Fly Tying 101

Okay. This is tough, but here’s the truth: I don’t know a damn thing about fly tying…

My first time at the vise. It helps to have videos to show you the ropes. It’s a godsend to have a personal instructor. The guy across from me was just that. We tied a bunch of Clouser Minnows and some pretty advanced crab patterns…

That’s great to get off my chest. I carried around this once white lie for far too long. In fact, that pure-as-snow BS has grown so fowl and downright heavy, I’d be embarrassed to confess what I’ve just shared with you to many a fishing acquaintance. Lucky for me, I don’t have to tell anyone.

Have to start somewhere… The necessary materials and the Youtube do the trick

Well, to be perfectly honest, I know a little about fly tying. But not nearly enough to say I tie my own flies. Up to this point I’ve probably tied five patterns. Additionally, most of those have been with good fiends who walked me through the process step by step, in a comparable manner to teaching a wayward adolescences the technique of shotgunning a beer (Man, I learned so much in college…).

 

 

 

 

 

 

When I think of fly tying I picture it a necessary and useful skill in order to be a “fly fisherman”. However, getting started with it – as with any specific area in fly fishing – can appear quite daunting. I’ve read a lot about it, know what most of the tools in a standard fly tying kit do, and have the materials. Still, I find it hard to know where or how to begin.

In reality, where to begin is simple: start tying, now! Just like most things, the more you do it, the better you get. Of course it helps to have a teacher, but with video, articles, blogs, beginner kits, etc… numerous avenues exist that provide plenty of in depth instruction. Not sure on what materials you need for a fly? Google it! For well known pattern – and trust me, there are numerous well known flies – you will find material lists, instructions, and helpful hints with little effort. You have no excuse, other than the fear of the unknown. So embrace it, and learn something new. The brain works best when challenged.

As always, support your local shop. My local shop, River Rock Outfitters, even has a Fly Tying Video page on their website.  Buy materials there, ask for help, see if they have – or know of others in the area- events, and make some friends.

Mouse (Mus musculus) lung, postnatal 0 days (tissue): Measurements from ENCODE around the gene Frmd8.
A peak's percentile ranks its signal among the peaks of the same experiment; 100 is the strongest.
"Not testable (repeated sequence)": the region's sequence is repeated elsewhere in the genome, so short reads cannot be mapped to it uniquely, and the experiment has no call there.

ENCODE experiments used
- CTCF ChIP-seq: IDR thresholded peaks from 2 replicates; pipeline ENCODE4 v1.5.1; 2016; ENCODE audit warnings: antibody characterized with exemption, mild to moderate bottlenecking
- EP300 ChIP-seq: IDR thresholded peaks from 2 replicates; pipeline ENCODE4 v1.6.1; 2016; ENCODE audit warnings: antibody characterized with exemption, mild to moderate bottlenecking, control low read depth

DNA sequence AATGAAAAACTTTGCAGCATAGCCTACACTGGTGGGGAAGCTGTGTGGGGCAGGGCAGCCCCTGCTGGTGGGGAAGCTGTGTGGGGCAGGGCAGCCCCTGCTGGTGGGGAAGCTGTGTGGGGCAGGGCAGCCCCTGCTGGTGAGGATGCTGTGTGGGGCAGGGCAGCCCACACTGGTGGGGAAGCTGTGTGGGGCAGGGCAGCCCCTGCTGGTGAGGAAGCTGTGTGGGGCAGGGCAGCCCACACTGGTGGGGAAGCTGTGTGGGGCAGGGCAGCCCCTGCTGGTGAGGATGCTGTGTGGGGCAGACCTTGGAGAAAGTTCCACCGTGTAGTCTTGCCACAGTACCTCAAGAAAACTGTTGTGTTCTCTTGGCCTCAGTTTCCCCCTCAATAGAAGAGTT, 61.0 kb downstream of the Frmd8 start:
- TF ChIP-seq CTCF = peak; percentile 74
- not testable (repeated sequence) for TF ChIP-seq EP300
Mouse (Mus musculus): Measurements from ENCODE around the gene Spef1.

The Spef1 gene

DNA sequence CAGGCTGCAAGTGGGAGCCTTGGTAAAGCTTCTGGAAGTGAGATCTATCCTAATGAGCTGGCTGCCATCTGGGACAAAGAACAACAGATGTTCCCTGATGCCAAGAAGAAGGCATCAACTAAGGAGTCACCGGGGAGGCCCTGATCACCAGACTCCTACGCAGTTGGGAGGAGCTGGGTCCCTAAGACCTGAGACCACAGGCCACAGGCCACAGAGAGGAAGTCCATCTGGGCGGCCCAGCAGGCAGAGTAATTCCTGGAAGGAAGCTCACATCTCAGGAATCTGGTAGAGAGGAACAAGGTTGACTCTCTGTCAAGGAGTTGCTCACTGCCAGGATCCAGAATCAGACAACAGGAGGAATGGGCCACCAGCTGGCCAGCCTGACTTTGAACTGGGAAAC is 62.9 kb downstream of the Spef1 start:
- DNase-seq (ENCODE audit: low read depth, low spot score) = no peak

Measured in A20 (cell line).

Size 14 Blue Wing Olives. The wings are way too long, but they turned out better than expected…

Another cool thing you can do it get to a fly tying events, happy hours, or club meetings where beginners seek and find advice from people who love to teach. These gatherings might be off putting to some. I can see how one could be intimidated by the “professionals” but the more you ask, the more you engage, and the more you care, the better you get. Fly tying enthusiast, love teaching this stuff. If they don’t, then you won’t find them at these events. They’ll be reclusive, stay-at-home basement dwellers. So, go to an event!

One of my biggest challenges deals with trying to save on materials and therefore, not buying exactly what I need all at the same time. Let’s be honest here, fly fishing isn’t cheap. Yet, I find it more of a headache to try and track down sales instead of spending a little extra and getting exactly what I need. Everyone is different here, and by no means do I support decreasing your credit score over fly tying purchases – fly fishing purchase in general might be a different story… So, set a budget, get the basics, find a material list for one fly, get it the process mentally imprinted on your brain, and move on to another pattern.

Not going to lie, I’m pretty proud of this size 14, Light Cahill

This is a helpful article on understanding the different thread ratings. I struggle with this, and to be honest it’s much easier to ask someone who knows, or get the info off a material list than to head to a fly shop or fabric store and try to wing it. There will be plenty of time to vary the strengths and sizes when you’re an “expert”.

 

 

 

 

Now, I began fly fishing a few years back and possess no reasonable point for my fly tying delay. I own a starter kit. In fact, I own two; one was a split-second gift from someone who no longer ties. I have lots of feathers, hooks, etc… And I even recently purchased a new vise (second one down on the right) – although, after reading this maybe I should spend a little more to get a better value. So, it’s now or never; sink or swim; fly or die. I must get to my vise more and you should too!

A solid night’s work!

 

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One thought on “Fly Tying 101

  1. Pingback: Skunked 3/5/2016 | Adventures of Sims

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